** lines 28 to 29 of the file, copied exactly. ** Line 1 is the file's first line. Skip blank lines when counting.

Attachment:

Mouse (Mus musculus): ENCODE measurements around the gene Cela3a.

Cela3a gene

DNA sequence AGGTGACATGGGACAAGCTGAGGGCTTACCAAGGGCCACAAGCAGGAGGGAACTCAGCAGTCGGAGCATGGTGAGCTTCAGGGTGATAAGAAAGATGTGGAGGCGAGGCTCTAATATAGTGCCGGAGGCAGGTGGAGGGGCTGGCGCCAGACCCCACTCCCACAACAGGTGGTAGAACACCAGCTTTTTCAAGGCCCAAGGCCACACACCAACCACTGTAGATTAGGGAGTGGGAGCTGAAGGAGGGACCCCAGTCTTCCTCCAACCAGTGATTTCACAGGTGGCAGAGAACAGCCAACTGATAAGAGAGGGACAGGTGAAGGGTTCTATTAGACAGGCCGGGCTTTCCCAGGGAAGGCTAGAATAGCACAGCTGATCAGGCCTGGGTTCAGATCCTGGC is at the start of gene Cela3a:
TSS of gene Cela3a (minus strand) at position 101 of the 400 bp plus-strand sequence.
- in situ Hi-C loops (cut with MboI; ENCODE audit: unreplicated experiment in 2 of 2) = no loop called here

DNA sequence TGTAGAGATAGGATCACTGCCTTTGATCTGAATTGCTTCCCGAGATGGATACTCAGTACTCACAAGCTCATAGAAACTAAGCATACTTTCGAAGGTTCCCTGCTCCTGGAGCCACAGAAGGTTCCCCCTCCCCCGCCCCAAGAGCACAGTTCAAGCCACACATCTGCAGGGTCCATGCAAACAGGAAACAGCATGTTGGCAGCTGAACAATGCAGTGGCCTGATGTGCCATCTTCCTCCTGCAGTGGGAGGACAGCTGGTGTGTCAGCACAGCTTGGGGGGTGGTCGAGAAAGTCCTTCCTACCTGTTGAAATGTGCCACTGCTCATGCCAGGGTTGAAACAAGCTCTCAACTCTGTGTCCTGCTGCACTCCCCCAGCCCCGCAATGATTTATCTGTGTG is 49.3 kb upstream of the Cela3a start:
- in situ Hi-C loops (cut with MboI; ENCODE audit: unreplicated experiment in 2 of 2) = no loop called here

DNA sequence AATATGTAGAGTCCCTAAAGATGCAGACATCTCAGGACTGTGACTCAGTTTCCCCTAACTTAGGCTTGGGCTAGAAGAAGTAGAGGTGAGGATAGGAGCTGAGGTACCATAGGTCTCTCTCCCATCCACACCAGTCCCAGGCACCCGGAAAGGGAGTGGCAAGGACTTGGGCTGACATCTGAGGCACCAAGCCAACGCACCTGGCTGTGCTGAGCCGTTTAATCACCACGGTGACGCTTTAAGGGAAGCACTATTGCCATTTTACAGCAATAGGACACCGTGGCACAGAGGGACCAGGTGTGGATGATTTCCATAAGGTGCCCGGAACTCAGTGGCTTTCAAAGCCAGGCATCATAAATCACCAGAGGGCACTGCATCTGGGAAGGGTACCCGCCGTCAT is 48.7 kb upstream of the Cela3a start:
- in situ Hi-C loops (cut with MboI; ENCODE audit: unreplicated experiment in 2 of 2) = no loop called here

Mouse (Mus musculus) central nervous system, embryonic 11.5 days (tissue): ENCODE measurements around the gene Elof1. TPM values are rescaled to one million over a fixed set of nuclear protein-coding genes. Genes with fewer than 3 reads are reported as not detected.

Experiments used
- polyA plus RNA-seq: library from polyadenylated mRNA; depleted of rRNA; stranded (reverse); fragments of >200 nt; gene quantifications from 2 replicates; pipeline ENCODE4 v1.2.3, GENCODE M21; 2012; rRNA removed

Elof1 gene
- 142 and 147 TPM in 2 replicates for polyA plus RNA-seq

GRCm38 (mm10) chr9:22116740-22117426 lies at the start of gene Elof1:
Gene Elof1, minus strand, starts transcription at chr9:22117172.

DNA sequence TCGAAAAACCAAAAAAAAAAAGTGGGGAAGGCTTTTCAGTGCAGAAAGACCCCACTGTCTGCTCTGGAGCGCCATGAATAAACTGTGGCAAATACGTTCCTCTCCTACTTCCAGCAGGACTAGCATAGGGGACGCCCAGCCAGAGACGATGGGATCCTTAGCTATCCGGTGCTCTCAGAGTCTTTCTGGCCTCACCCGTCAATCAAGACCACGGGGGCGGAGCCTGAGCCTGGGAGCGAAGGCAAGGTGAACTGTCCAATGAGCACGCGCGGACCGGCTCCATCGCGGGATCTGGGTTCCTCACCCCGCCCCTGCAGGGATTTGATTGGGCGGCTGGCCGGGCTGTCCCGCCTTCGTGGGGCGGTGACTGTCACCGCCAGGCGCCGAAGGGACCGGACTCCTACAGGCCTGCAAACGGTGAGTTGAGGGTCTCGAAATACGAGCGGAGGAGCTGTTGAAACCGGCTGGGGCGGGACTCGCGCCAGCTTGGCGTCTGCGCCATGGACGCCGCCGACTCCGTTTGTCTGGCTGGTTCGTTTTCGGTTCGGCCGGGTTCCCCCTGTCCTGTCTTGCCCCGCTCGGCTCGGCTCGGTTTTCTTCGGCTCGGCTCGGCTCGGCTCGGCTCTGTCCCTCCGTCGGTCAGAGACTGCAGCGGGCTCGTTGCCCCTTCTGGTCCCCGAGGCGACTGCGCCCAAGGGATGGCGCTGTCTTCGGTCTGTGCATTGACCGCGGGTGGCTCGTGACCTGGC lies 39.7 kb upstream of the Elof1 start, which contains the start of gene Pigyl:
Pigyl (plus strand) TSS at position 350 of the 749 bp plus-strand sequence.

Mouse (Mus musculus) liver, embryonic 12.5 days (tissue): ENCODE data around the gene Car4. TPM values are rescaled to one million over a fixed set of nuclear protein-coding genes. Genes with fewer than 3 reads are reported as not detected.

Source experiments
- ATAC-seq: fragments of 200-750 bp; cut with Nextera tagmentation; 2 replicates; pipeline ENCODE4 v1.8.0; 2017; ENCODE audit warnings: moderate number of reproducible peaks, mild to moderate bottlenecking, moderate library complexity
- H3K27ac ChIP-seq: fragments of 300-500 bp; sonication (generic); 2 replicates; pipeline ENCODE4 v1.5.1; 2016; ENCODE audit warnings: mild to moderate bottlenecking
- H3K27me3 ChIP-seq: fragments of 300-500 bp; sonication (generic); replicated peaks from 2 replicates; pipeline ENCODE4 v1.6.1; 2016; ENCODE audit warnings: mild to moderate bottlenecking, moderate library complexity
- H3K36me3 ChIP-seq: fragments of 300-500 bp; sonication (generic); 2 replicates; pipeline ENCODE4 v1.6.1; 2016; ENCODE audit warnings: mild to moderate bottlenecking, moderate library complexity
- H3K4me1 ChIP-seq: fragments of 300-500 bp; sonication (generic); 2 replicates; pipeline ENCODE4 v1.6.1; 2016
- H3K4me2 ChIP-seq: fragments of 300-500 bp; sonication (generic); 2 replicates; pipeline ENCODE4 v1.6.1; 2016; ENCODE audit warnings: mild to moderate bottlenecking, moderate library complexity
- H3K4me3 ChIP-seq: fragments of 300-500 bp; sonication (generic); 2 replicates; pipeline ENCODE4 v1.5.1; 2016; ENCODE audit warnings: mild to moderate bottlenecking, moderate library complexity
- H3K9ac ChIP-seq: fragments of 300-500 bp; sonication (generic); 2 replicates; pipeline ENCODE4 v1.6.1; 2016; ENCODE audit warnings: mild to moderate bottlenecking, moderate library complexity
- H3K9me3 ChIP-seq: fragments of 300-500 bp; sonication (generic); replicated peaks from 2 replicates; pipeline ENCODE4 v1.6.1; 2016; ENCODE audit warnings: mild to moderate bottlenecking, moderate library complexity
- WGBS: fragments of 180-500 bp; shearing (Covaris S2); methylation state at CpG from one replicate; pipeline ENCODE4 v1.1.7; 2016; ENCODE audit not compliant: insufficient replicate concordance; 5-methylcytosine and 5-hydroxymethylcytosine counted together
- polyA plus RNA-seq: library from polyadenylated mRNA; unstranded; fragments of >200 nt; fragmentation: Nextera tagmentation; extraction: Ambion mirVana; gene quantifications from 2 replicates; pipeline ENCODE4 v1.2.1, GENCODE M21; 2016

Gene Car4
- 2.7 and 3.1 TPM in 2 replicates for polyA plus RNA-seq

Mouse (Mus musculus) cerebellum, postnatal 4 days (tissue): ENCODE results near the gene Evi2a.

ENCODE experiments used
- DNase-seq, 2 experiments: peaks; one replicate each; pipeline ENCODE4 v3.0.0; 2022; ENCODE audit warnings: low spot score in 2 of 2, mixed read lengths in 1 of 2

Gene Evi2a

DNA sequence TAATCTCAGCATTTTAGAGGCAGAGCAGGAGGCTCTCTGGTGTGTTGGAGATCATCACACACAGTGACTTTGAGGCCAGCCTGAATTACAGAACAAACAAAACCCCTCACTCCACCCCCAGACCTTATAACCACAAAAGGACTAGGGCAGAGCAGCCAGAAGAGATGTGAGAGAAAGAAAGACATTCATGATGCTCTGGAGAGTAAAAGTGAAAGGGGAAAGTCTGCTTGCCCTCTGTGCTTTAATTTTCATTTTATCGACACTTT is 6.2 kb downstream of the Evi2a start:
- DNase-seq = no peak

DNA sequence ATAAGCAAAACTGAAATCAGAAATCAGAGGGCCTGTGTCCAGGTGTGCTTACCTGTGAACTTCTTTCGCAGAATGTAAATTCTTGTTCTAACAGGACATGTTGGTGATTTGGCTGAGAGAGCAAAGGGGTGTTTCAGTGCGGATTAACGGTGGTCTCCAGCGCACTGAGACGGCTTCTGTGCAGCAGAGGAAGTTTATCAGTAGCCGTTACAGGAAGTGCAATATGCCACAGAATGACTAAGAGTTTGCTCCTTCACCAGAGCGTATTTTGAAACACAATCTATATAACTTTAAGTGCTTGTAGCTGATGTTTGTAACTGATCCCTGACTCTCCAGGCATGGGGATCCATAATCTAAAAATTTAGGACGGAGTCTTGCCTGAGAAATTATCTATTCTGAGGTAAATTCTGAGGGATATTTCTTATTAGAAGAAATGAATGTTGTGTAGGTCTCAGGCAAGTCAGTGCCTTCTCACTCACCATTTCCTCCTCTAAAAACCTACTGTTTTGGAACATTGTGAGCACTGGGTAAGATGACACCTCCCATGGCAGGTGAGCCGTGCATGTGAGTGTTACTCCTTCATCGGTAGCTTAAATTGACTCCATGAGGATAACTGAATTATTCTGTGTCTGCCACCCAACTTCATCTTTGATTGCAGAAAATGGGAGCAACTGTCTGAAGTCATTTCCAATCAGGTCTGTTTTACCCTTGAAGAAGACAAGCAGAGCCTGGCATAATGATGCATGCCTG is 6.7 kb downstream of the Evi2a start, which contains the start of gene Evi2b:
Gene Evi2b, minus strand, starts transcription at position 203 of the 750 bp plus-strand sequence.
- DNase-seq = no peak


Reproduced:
- H3K9ac ChIP-seq: fragments of 300-500 bp; sonication (generic); 2 replicates; pipeline ENCODE4 v1.6.1; 2016; ENCODE audit warnings: mild to moderate bottlenecking, moderate library complexity
- H3K9me3 ChIP-seq: fragments of 300-500 bp; sonication (generic); replicated peaks from 2 replicates; pipeline ENCODE4 v1.6.1; 2016; ENCODE audit warnings: mild to moderate bottlenecking, moderate library complexity